Friday, January 11, 2013

Culture and education are things that are portable, that don't require lots of technology to acquire

Yet folks in the U.S. seem to think that they're way too expensive. Much more expensive then, say, all of the industrial production needed to make some of the more extraneous goods around us. I'm amazed sometimes that pre-literate or literate but non-industrialized societies often have higher levels of general education than many places in the United States, but it's the truth. In the case of the pre-literate societies, what they lack in actual schooling is often made up for by culture, stories, ideas, that are passed on by word of mouth, but that people know and revere in ways that are similar to the ways that people approach formal learning. In certain places in Greece it was common for people to have memorized parts of the Iliad and the Odyssey, and to be able to talk about it intelligently. Philosophy, or at least an interest in the big questions of life, was also pursued by people.....because although it took time, it didn't take any extra money. You don't need to buy anything to pursue philosophy except a few books.

In contrast, look at what we have today, here where we have so much materially: folks whose idea of the world is shaped by the worst, dumbed down, pandering of "reality" and sitcom television, where the most idiotic people are presented as being a-ok folks. Television plays to the worst in human nature, the desire to be lazy and indulgent in whatever sort of consumption or lack of impulse control helps advertisers to sell their products. The sort of Bro, just go for it, ideal, is just what people selling goods need: just chug it, buy it, do it. Don't think about the bigger things in life, just lead your life like it's another episode of Fear Factor.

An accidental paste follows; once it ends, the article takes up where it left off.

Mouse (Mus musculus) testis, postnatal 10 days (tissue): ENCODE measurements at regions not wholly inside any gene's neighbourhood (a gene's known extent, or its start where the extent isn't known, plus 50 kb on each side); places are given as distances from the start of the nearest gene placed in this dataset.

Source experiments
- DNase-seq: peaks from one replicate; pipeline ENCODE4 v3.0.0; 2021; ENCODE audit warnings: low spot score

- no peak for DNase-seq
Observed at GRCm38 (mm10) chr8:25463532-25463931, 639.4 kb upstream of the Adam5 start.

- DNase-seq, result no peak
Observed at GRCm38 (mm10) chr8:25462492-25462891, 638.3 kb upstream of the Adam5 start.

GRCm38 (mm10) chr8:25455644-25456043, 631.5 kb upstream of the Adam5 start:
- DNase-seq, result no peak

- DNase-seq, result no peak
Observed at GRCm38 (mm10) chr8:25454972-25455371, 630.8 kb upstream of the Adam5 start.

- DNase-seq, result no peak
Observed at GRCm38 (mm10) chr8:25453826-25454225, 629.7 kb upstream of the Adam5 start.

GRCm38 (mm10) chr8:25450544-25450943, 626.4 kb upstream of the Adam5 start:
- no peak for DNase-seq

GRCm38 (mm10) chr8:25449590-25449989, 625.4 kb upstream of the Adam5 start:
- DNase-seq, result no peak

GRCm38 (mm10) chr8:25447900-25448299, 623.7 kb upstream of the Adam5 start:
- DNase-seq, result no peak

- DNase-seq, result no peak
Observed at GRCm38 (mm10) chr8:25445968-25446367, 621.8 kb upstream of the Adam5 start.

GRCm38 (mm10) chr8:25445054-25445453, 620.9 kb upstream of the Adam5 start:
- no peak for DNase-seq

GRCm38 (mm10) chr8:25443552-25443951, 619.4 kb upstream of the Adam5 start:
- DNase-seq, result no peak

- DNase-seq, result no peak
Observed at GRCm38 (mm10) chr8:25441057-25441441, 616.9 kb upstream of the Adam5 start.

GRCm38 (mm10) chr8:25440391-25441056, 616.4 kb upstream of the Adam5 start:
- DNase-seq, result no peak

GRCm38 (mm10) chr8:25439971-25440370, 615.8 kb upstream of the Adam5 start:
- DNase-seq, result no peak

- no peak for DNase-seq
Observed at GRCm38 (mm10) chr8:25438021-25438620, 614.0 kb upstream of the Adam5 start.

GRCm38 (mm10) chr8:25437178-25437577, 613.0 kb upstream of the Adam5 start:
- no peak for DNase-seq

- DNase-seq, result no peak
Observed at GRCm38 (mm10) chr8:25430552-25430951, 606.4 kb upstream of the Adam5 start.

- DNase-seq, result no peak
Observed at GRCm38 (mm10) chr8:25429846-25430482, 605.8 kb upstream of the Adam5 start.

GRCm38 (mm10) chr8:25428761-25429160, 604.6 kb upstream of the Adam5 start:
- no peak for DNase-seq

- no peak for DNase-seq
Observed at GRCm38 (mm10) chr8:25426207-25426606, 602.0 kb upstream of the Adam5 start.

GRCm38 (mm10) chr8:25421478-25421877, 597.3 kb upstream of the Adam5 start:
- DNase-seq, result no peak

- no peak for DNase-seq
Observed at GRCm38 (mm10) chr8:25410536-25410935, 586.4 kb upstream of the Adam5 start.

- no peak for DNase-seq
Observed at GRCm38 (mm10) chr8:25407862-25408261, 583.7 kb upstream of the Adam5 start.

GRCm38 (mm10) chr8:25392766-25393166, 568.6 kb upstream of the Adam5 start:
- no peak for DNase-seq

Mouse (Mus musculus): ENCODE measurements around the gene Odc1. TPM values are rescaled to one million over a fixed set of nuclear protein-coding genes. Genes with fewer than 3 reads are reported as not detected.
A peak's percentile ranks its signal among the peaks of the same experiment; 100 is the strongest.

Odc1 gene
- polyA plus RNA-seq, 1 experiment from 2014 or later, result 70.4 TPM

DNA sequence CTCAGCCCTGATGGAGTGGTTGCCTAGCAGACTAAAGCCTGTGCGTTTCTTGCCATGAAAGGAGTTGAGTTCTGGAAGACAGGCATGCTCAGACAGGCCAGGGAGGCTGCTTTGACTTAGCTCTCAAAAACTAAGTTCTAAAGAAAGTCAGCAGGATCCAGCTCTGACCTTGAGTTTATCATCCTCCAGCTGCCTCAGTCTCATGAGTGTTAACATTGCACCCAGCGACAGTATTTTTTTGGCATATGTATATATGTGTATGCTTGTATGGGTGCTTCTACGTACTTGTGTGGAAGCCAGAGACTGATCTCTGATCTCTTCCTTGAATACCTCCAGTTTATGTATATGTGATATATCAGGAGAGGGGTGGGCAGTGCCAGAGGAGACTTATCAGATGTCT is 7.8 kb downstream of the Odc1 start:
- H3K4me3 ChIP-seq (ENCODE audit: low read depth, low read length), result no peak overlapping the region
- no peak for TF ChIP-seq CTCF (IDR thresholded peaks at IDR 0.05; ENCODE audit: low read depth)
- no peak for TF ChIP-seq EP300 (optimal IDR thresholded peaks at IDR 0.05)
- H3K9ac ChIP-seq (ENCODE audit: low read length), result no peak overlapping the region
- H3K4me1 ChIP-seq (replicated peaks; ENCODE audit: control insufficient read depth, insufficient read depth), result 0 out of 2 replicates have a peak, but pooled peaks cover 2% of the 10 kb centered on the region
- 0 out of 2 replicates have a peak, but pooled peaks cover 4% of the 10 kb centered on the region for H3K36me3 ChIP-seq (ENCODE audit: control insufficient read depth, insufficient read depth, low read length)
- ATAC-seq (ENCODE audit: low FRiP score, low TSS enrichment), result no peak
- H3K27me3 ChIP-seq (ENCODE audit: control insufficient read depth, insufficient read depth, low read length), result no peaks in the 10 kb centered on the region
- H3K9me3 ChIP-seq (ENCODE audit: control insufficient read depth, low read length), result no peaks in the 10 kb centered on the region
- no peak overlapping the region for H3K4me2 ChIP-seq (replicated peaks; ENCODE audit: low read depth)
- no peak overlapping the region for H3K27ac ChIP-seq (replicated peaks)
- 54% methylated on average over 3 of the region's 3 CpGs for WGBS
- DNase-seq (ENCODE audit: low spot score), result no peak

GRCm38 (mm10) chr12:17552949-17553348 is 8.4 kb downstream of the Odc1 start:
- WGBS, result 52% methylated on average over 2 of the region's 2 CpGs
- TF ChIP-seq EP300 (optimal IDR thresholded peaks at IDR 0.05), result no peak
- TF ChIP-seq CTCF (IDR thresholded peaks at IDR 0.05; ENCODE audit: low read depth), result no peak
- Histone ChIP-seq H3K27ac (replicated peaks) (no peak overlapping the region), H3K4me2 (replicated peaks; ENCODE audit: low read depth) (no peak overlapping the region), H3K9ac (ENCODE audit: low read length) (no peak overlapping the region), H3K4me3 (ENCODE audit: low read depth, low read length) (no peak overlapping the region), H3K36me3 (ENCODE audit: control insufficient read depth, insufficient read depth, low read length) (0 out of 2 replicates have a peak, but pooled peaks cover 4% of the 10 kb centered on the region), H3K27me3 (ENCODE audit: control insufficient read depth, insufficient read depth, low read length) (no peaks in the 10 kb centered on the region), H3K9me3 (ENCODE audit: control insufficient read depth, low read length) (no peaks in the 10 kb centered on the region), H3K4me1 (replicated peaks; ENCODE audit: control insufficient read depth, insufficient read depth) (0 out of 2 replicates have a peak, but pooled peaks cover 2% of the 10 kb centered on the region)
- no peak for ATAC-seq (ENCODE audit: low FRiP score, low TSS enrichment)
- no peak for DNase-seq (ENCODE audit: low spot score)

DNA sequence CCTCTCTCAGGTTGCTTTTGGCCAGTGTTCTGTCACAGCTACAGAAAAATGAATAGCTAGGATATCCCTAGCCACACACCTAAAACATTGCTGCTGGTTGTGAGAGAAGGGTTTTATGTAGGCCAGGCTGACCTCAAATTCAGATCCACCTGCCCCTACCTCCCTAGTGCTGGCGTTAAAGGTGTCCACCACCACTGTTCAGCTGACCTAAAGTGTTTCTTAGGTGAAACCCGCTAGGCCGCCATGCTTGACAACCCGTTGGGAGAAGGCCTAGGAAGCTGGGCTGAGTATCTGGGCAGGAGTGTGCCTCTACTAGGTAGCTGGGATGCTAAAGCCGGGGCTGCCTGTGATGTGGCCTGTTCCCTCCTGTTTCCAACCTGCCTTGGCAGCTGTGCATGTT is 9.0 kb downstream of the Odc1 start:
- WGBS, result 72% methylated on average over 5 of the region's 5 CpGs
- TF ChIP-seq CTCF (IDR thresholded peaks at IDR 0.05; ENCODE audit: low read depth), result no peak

Self reflection, to say nothing about contemplation of any deeper questions, is not encouraged, because if people checked themselves, they may not go for what's being pushed at them.

As William S. Burroughs once said in his skit about talking dinosaurs "Where can this end? In a natural museum, our bones gawked at by pimply adolescents saying "I wonder how big his prick was?"

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